No Benefits To Foreign Firms Trying To Dodge Indian Tax Laws, Rules Madras High Court
Now, any transfer of shares by companies registered in India to a step-down subsidiary — a unit of the subsidiary — cannot be termed a valid gift.
The Madras High Court has ruled that the Union government need not provide any tax benefit to foreign companies investing in India if the objective of the investment is to dodge domestic tax laws or such attempts are made.
A Madras High Court bench comprising Justices TS Sivagnanam and V Bhavani Subbaroyan has also ruled that any transfer of shares by companies registered in India to a step-down subsidiary (a unit of the subsidiary) cannot be termed a valid gift.
Such transfer of shares will not be eligible for tax exemption.
The bench was ruling on an appeal by Chennai Principal Commissioner of Income Tax against a dispute resolution tribunal order striking out the department’s Rs 640 crore tax claims on Redington (India) Ltd.
The dispute arose after Redington transferred its entire holding in its subsidiary Redington Gulf ZFE to its Mauritius step-down subsidiary in Cayman Islands on 13 November 2008.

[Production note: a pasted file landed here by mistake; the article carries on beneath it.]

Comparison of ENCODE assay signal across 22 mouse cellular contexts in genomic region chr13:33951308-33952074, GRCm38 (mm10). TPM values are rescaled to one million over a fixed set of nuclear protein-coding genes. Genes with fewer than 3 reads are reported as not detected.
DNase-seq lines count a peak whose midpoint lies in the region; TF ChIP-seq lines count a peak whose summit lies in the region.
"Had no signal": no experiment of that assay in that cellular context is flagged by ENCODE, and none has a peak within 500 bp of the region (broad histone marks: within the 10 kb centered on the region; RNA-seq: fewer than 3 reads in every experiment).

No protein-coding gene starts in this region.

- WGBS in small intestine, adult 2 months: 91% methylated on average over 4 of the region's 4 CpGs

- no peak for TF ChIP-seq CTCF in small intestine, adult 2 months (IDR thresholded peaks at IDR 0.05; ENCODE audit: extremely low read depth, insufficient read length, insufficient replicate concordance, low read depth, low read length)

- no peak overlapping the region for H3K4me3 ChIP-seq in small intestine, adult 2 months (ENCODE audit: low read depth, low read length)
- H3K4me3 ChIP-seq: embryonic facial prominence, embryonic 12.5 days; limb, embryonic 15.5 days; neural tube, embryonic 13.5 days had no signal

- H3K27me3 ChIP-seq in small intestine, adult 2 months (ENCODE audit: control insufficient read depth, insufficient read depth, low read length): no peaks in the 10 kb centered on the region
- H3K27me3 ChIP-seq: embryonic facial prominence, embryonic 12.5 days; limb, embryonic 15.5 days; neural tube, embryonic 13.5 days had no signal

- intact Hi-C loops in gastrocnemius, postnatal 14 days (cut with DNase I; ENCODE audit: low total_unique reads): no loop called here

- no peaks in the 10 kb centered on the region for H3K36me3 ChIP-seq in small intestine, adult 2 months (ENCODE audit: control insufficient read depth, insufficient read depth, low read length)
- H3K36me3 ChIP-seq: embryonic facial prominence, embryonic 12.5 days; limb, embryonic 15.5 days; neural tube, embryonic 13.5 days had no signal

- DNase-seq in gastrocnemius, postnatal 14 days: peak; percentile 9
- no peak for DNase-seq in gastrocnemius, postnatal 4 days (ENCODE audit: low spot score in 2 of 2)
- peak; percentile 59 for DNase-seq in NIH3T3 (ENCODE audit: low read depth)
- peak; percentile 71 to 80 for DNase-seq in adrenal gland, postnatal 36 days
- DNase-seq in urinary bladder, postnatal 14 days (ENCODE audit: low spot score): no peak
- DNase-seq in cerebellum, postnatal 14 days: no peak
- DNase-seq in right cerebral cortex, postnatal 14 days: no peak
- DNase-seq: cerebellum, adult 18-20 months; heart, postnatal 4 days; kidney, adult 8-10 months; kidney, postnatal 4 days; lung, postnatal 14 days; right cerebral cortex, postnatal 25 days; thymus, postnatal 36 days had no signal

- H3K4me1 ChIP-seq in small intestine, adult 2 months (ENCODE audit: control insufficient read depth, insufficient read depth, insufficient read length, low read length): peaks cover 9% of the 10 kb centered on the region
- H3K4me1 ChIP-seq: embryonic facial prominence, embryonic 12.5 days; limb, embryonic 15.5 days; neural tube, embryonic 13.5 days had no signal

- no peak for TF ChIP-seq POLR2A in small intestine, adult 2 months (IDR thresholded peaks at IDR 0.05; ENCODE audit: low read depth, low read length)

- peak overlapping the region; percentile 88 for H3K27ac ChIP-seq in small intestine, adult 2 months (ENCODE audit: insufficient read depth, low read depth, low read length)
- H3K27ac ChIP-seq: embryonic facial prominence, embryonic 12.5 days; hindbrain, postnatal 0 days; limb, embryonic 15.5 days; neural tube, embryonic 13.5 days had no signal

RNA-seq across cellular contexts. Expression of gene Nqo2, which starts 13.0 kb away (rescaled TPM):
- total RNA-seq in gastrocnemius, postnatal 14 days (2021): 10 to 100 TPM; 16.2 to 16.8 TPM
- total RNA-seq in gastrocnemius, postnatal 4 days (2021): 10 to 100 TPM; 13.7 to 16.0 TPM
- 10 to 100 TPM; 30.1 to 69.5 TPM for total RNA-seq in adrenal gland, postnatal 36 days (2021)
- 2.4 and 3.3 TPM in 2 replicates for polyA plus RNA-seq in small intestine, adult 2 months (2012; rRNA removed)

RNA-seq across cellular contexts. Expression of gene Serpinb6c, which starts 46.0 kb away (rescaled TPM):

The company claimed the transfer share to be a 'gift' but the Income Tax Department raised suspicion after a private equity investment firm invested $65 million for 27.17 per cent stake in it. This happened within four days of the share transfer.
The income tax commissioner argued that given the fact that a private investment firm had bought stakes in the step-down subsidiary, the transfer of shares to the Cayman unit, which had a meagre $10,400 capital, was not a gift but part of the company’s restructuring efforts.
The commissioner also contended that the word “gift” did not figure either in the company’s board meeting or share of transfer deed.
The court agreed with the argument as also the objective of the share transfer — to avoid paying income tax.
The ruling will now allow Indian tax authorities to scrutinise investments in the country, including by portfolio investors, from origins such as Mauritius and Singapore with whom India has tax treaties.
Paras K Savla, partner of Mumbai-based tax advisory firm KPB and Associates, told Swarajya that the Madras High Court ruling makes it clear that transfer of shares by Indian companies to their step-down subsidiaries cannot be simply categorised as a valid gift and thus, they would not be eligible for tax exemption.
According to Savla, the Revenue Department can disallow benefits under Income Tax Act if the claim lacked substance. Though the court has not based its ruling on the General Anti-Avoidance Rule, its interpretations are similar.
The case was dealt with by the Madras High Court as Redington (India) Ltd has its headquarters in Chennai’s Guindy industrial estate.
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